Who we were, who we are

Our department has a long and interesting history dating as far back as 1841.

The department, now known as Public Services and Procurement Canada (PSPC), got its current name in 2016. Before that, it was known as Public Works and Government Services Canada (PWGSC).

PWGSC was formed in 1993 by merging four departments:

Below is a brief history of each of the former departments that became today’s PSPC.

Public Works Canada

Public Works Canada began in 1839 as the Board of Works for Lower Canada, and its jurisdiction extended to the United Province of Canada in 1841. The Board of Works changed its name to the Department of Public Works in 1859 and to Public Works Canada in 1971.

Interesting fact

By 1886, the Department of Public Works provided telephones as a standard fixture in government offices across Canada. But it wasn't until 1890 that workers in government buildings enjoyed electric lights, and even then, only in urban areas.

Supply and Services Canada

The procurement part of PSPC came into being in 1939 with the establishment of the War Supply Board, which later became:

  • the Department of Munitions and Supply in 1940
  • the Department of Reconstruction and Supply in 1945
  • the Department of Defence Production in 1951 (which incorporated the Canadian General Standards Board)

In 1969, the government created the Department of Supply and Services as the purchasing and accounting arm of the federal government.

The new department combined defence procurement functions with the former Department of Public Printing and Stationery, established in 1886. It also brought together the government’s accounting and Receiver General services. The department was renamed Supply and Services Canada in 1971.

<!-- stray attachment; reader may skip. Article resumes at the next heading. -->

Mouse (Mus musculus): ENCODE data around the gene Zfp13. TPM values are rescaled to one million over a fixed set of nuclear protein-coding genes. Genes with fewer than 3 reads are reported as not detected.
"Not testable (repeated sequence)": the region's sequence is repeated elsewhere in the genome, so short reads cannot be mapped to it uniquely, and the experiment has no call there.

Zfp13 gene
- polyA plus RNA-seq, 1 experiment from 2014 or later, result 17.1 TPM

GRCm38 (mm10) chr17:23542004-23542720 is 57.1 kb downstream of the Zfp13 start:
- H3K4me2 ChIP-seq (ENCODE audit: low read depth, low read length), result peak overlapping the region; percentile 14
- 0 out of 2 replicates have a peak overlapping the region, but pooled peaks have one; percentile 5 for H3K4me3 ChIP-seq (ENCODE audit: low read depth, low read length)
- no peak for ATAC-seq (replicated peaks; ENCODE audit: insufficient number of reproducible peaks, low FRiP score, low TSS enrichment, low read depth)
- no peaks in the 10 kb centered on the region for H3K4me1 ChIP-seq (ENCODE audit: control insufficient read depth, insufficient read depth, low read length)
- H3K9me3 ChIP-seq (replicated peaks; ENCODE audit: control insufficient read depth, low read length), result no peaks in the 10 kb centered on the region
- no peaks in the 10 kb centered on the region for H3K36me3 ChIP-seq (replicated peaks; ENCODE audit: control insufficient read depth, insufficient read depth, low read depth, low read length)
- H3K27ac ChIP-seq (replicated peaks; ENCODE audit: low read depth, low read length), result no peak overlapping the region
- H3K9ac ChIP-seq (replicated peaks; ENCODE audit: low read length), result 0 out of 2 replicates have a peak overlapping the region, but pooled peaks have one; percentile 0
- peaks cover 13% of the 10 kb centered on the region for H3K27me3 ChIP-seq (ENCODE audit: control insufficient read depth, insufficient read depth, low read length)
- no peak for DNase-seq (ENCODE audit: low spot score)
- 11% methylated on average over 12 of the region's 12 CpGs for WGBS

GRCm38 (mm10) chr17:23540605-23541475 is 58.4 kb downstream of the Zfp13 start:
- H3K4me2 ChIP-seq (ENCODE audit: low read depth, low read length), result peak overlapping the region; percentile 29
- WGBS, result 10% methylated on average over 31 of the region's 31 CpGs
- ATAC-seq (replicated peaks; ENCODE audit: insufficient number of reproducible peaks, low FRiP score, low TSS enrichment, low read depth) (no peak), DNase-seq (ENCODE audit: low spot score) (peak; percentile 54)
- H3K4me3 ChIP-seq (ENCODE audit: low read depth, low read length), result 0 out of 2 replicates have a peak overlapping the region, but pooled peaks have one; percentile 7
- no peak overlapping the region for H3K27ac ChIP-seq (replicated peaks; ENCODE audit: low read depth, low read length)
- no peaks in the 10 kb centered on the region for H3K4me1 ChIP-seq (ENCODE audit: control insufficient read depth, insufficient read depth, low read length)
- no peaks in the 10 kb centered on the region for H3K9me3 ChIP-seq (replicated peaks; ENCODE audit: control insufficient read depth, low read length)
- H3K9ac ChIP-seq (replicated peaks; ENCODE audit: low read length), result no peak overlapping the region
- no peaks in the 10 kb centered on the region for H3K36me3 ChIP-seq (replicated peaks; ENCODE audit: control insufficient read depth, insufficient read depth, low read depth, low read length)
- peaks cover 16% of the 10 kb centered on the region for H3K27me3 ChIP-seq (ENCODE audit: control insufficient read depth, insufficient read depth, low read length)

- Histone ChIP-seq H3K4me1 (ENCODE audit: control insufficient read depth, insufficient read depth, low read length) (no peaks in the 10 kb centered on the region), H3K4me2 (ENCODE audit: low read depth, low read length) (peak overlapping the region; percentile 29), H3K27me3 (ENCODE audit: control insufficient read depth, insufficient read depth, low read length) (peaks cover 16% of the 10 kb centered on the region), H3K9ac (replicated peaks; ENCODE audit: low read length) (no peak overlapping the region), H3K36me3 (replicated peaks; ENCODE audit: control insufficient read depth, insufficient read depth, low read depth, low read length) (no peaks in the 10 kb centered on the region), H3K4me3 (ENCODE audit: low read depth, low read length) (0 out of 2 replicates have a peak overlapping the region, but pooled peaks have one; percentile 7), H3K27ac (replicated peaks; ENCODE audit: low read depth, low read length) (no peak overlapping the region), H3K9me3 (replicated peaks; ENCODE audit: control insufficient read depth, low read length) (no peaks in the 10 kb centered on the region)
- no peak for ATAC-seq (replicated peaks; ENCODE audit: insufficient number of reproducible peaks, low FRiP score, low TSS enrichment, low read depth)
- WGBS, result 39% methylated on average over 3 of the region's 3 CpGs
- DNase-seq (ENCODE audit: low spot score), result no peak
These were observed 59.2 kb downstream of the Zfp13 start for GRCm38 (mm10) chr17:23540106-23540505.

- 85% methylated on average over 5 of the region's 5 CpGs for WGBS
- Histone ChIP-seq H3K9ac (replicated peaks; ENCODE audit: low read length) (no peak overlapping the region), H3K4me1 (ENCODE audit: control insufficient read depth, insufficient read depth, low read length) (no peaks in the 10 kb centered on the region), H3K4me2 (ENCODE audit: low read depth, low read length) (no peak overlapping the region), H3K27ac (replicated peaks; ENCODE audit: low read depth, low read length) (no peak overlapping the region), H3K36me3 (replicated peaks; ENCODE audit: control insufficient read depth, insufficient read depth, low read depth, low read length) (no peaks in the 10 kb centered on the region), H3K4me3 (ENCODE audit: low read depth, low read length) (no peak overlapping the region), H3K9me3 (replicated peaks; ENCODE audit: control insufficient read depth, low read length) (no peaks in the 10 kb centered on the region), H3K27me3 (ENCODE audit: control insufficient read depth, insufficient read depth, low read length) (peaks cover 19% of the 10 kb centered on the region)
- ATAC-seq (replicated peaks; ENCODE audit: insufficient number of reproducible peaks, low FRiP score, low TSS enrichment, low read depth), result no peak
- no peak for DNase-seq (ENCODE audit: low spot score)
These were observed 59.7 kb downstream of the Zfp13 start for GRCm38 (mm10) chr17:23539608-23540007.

Translation Bureau

Originally, translators were “freelancers,” First Nations people, explorers and soldiers recruited by the French and the English as mediators to help organize the administration of the colonies.

In 1841, the Legislative Assembly passed a bill that meant all statutes and laws relevant to Canadian affairs had to be translated into French. After the bill was passed, the federal administration centralized the translation services, and started to hire its own translators.

In 1910, the government decentralized the service and departments started to organize their own translation units. In 1924, the civil service commission proposed to amalgamate the 19 translation services as a cost-saving measure. It took another 10 years before the Bureau of Translations was established.

Government Telecommunications Agency

The Government Telecommunications Agency was created in 1962 to provide telecommunications goods and services, such as phones and computers, to federal clients. The agency began pooling services so it could take advantage of bulk discounts, avoid duplication and increase communication between departments.

1993 to the present

PSPC plays an important role in the Government of Canada’s daily operations. The department’s mission is to deliver high-quality services and programs that meet the needs of federal organizations and ensure sound stewardship on behalf of Canadians. Our department has been providing services since before Confederation and is equipped to continue doing so for another 150 years.

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